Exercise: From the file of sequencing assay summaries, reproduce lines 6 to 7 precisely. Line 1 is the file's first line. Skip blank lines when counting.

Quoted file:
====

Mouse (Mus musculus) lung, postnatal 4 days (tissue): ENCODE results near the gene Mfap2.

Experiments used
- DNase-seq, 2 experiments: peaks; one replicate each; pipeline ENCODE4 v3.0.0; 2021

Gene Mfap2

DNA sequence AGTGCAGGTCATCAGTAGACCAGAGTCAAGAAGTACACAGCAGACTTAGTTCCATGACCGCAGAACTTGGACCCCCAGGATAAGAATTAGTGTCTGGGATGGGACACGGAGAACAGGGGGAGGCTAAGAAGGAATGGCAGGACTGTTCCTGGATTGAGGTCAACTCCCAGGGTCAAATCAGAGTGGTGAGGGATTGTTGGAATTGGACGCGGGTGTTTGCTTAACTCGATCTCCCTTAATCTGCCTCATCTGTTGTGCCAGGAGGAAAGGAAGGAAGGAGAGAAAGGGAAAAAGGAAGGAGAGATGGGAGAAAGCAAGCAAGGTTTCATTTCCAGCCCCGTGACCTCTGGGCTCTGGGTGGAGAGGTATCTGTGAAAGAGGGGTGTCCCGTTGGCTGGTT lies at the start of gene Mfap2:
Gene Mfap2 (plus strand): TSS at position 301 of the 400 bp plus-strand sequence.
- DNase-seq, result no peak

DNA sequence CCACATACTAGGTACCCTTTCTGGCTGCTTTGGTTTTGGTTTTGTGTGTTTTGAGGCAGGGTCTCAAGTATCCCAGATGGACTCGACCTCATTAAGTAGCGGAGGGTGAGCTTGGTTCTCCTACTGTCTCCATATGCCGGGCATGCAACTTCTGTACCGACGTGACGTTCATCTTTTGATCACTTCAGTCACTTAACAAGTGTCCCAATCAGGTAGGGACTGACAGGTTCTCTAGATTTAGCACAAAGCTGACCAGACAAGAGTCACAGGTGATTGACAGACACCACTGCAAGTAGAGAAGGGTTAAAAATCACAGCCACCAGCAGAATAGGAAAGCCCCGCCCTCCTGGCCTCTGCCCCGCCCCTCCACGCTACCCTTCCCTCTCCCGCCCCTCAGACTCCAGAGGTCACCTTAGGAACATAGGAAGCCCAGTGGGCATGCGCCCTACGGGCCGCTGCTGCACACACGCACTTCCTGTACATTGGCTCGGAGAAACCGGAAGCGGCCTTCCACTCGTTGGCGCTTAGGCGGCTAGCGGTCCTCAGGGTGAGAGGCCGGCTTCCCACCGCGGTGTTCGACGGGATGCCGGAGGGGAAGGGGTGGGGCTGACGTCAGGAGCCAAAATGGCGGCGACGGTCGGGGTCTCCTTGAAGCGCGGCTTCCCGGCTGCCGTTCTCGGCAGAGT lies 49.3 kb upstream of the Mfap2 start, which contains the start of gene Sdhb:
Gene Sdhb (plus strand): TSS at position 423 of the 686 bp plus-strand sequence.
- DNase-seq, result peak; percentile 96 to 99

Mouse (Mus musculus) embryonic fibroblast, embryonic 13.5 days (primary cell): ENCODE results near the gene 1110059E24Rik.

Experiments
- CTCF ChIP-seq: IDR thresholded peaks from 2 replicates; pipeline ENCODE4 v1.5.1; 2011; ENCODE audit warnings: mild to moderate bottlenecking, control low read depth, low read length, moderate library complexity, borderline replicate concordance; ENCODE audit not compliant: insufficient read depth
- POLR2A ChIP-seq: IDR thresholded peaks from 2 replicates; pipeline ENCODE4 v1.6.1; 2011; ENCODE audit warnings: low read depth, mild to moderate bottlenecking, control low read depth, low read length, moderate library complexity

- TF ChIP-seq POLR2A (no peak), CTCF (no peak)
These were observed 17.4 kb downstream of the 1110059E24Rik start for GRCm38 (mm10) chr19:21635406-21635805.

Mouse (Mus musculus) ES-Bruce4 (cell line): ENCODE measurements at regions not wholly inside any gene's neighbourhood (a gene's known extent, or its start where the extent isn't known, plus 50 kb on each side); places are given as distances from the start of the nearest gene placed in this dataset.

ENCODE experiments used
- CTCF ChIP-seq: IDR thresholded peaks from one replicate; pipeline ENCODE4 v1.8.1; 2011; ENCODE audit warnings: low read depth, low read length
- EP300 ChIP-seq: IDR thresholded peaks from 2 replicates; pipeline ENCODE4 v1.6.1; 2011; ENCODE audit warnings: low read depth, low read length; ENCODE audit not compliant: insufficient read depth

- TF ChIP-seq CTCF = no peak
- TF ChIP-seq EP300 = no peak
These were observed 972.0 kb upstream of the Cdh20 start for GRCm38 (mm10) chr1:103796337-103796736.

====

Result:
Gene Mfap2 (plus strand): TSS at position 301 of the 400 bp plus-strand sequence.
- DNase-seq, result no peak